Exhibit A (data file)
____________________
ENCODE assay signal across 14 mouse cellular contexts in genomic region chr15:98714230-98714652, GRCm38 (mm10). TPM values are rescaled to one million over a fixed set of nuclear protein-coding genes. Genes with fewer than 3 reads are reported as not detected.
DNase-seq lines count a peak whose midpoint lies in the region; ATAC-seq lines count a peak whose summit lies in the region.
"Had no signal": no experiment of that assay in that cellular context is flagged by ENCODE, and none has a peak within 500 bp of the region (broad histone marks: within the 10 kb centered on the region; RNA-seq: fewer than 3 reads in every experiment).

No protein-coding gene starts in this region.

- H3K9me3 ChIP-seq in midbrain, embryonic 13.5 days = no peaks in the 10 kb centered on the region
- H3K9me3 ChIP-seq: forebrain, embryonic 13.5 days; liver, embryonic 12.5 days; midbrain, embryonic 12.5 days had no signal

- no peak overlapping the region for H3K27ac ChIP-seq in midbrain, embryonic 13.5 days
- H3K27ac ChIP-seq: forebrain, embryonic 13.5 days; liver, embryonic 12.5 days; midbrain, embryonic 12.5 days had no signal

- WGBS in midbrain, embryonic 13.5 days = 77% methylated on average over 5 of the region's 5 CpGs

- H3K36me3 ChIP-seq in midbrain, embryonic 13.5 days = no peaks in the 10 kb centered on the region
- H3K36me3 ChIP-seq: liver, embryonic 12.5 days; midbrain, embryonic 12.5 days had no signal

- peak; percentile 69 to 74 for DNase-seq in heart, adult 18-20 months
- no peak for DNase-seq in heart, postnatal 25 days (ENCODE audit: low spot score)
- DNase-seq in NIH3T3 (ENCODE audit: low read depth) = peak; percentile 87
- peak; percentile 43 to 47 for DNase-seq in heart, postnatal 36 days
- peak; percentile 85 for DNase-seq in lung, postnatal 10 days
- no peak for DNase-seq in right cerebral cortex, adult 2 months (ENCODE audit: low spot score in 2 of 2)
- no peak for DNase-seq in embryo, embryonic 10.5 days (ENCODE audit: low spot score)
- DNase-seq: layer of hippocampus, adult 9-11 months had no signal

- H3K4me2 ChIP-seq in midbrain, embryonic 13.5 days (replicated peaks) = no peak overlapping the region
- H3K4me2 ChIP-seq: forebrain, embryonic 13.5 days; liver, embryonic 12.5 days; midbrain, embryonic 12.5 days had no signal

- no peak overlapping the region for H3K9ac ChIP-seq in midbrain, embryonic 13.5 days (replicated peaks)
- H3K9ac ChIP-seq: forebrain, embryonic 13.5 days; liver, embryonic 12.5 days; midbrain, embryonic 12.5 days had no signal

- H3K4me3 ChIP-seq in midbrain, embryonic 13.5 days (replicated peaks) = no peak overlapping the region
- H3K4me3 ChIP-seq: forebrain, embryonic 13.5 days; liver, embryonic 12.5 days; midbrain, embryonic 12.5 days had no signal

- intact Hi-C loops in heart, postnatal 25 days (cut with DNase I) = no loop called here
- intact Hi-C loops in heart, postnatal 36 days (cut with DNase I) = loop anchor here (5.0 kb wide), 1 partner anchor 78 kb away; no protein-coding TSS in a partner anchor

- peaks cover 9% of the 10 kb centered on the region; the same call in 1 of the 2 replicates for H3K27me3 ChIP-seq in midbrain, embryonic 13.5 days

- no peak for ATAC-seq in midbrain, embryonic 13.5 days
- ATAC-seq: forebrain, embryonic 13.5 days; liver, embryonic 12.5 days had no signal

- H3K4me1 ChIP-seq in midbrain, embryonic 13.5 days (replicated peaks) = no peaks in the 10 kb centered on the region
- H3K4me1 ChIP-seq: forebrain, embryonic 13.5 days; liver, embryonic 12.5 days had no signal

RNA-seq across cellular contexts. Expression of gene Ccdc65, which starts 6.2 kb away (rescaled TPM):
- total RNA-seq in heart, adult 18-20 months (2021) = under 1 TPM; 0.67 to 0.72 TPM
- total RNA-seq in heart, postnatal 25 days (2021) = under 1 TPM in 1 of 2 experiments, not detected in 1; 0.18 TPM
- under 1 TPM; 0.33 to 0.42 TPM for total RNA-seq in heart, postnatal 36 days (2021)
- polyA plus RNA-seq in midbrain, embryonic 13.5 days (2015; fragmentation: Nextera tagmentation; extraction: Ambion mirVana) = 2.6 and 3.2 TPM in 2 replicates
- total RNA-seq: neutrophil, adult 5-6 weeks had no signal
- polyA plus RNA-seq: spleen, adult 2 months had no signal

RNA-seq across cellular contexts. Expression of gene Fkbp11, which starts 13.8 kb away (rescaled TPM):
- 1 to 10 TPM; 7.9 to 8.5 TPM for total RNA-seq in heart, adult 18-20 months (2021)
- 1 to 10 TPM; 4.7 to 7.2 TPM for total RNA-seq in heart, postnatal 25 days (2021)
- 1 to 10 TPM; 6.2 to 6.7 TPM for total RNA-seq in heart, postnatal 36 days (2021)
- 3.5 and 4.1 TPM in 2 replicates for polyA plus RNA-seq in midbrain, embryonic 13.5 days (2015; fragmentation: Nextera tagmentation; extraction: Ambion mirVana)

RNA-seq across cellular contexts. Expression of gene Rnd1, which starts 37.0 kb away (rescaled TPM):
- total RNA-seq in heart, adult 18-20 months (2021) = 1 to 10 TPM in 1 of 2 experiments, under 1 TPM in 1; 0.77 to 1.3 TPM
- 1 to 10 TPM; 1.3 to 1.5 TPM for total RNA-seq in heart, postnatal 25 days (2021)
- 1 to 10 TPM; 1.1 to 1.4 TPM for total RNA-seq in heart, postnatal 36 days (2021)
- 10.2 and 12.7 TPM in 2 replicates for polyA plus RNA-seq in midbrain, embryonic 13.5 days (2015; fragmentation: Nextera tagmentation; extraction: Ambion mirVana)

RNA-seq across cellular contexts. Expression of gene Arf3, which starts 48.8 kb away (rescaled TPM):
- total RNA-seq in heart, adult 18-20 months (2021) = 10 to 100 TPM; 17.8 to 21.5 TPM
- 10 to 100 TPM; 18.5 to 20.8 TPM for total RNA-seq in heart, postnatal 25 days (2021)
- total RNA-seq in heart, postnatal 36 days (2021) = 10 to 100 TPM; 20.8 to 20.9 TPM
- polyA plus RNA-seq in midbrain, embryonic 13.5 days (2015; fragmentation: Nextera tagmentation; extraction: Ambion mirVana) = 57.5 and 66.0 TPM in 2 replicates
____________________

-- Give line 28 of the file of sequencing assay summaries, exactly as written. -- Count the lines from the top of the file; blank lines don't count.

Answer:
- peaks cover 9% of the 10 kb centered on the region; the same call in 1 of the 2 replicates for H3K27me3 ChIP-seq in midbrain, embryonic 13.5 days